Tempest in a Teapot
I held my breath while reading the Indy’s “Coastal Commission Hits Laguna Beach Couple with $1M Fine for Illegal Home Construction.” I let out my breath when I realized it wasn’t my wife and me. “See honey, those macramé hanging baskets almost did us in. They have no place in a mid-century modern house. I beg you to quit trying to remake us into the Brady Bunch.”
I felt bad for the other couple. It appears they did not apply for coastal development approval. I can hear the pretend conversation now, “My beloved, I’m going to the store to pick up a six pack and a retaining wall. Please let the Coastal Commission know.” Years and beers later, the wife’s pretend deposition reads, “I swear, I heard my husband say, I’m going to the store to get a six pack and retain a will. Let the postal commissar know. So, I did. I called my cousin in the Moscow post office.”
Geez, my heart goes out to this couple. Miscommunication is the bedrock of my marriage, and we’ve learned to live with it. But a $1 million fine must be putting a strain on things.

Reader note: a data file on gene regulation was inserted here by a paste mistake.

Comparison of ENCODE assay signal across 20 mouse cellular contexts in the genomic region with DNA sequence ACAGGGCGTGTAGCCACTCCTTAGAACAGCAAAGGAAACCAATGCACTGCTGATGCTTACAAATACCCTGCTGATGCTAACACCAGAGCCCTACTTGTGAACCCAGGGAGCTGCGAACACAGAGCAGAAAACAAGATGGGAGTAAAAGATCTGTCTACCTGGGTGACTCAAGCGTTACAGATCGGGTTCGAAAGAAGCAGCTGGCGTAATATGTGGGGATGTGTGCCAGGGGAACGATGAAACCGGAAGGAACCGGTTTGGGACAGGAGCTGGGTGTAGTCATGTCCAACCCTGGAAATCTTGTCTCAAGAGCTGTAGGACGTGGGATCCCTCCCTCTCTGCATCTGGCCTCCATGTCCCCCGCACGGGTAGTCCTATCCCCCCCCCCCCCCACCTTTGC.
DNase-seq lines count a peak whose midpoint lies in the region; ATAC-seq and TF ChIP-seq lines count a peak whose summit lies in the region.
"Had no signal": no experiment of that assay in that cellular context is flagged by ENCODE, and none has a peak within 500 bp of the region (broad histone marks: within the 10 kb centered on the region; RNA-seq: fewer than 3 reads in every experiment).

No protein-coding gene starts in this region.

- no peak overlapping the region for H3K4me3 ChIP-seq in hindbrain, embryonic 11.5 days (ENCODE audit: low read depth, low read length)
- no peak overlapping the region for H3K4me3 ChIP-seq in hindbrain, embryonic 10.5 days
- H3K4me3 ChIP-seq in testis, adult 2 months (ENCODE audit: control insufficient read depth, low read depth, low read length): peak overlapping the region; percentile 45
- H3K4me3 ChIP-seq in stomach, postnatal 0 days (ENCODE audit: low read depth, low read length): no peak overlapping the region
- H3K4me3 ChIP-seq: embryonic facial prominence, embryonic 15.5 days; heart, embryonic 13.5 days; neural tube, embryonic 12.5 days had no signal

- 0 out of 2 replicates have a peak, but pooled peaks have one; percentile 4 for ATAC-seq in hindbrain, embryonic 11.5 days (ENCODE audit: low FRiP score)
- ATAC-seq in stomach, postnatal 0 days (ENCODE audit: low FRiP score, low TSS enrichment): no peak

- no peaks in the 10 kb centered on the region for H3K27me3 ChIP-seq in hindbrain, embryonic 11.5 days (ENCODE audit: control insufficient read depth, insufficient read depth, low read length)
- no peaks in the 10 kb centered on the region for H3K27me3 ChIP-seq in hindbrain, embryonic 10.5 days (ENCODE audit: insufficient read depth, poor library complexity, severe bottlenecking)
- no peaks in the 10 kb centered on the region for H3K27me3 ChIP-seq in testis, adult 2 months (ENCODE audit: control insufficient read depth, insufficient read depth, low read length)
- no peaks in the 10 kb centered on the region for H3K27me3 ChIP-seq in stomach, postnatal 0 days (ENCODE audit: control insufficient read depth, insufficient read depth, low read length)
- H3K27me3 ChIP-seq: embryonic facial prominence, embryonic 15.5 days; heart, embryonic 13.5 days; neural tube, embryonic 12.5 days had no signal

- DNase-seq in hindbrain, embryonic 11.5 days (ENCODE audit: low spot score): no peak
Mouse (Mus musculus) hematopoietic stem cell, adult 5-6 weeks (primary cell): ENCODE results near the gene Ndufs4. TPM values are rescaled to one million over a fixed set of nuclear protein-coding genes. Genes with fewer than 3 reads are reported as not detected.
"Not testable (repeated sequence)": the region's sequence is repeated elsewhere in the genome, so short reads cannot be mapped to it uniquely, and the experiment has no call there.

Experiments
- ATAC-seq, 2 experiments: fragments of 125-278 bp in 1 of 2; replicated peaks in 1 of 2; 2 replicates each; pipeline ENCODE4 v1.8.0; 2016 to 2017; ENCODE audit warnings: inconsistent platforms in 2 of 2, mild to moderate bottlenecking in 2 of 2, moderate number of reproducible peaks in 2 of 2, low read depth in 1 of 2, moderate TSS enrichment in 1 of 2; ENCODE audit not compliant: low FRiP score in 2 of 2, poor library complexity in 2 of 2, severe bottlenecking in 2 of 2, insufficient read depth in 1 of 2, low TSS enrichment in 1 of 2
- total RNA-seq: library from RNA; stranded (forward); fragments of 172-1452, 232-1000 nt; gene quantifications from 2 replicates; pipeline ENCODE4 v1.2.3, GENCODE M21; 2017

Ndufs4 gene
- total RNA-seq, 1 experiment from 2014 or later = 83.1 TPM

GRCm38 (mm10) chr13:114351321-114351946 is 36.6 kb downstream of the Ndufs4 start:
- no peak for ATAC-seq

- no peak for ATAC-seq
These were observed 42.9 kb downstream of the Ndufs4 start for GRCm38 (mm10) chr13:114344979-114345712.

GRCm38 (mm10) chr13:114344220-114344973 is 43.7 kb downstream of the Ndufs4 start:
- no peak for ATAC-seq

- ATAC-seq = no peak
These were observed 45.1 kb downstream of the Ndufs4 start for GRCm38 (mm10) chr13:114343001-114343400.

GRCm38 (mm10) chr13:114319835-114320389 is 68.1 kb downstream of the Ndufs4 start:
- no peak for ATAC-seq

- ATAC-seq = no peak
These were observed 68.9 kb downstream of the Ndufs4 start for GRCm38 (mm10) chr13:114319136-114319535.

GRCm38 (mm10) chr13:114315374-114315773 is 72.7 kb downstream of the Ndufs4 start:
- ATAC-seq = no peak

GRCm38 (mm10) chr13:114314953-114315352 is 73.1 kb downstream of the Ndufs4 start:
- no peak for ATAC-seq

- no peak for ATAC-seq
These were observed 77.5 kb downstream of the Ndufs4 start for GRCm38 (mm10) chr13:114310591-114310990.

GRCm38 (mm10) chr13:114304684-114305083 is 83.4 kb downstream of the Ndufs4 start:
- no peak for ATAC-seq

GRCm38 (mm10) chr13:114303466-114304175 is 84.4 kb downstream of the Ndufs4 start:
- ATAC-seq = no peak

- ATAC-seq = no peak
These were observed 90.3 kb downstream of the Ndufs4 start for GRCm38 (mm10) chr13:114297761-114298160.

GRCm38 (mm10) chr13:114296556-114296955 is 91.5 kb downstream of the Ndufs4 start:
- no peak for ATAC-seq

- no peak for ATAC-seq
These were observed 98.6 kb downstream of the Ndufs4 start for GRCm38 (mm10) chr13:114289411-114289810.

So, I’m going to help them by sharing the Indy column, “Laguna Author Creates A Labor of Love for Posterity.” Luckily, a local resident who wanted to know the origins of a copper teapot got hooked on library research (rather than opiates like everyone else). Before she knew it, she was mainlining research about how Laguna Beach got its name.
It’s all about the triangle of land that was later named by the post office as Laguna Beach. This triangle was excluded in the Mexican land grants of 1824. Such areas were called “no grant” land and became the property of the U.S. government and left off maps of the day. The government in the mid 1800s began to survey these no-grant holdings. Then the Homestead Act of 1863 was passed, which aimed to initiate development by placing land into the hands of private parties.
Homesteaders seized the opportunity, not realizing that they were establishing legal precedent to allow future residents to build retaining walls, irrespective of good or bad communications. The Homestead Act does not specifically address spousal communication, but the federal law is clear that no-grant land is to be privately developed. The state Coastal Commission has no legal standing to interfere with home matters between a husband and wife.
I hope this helps the couple from Victoria Beach. The whole matter is simply a tempest in a teapot. The only loose end is that the author/researcher, Jane Janz, never discovered the origin of her copper teapot. It’s still a sensitive area. So, grab a coffee, not tea, and get her new book, “Naming Laguna Beach,” available at Laguna Beach Books.
Crantz tells the Indy that his favorite nursery rhyme was “I’m a Little Teapot,” which he sang, “I’m a little teapot short and stout. Here is my handle, here is my handle. Darn, I’m a sugar bowl.”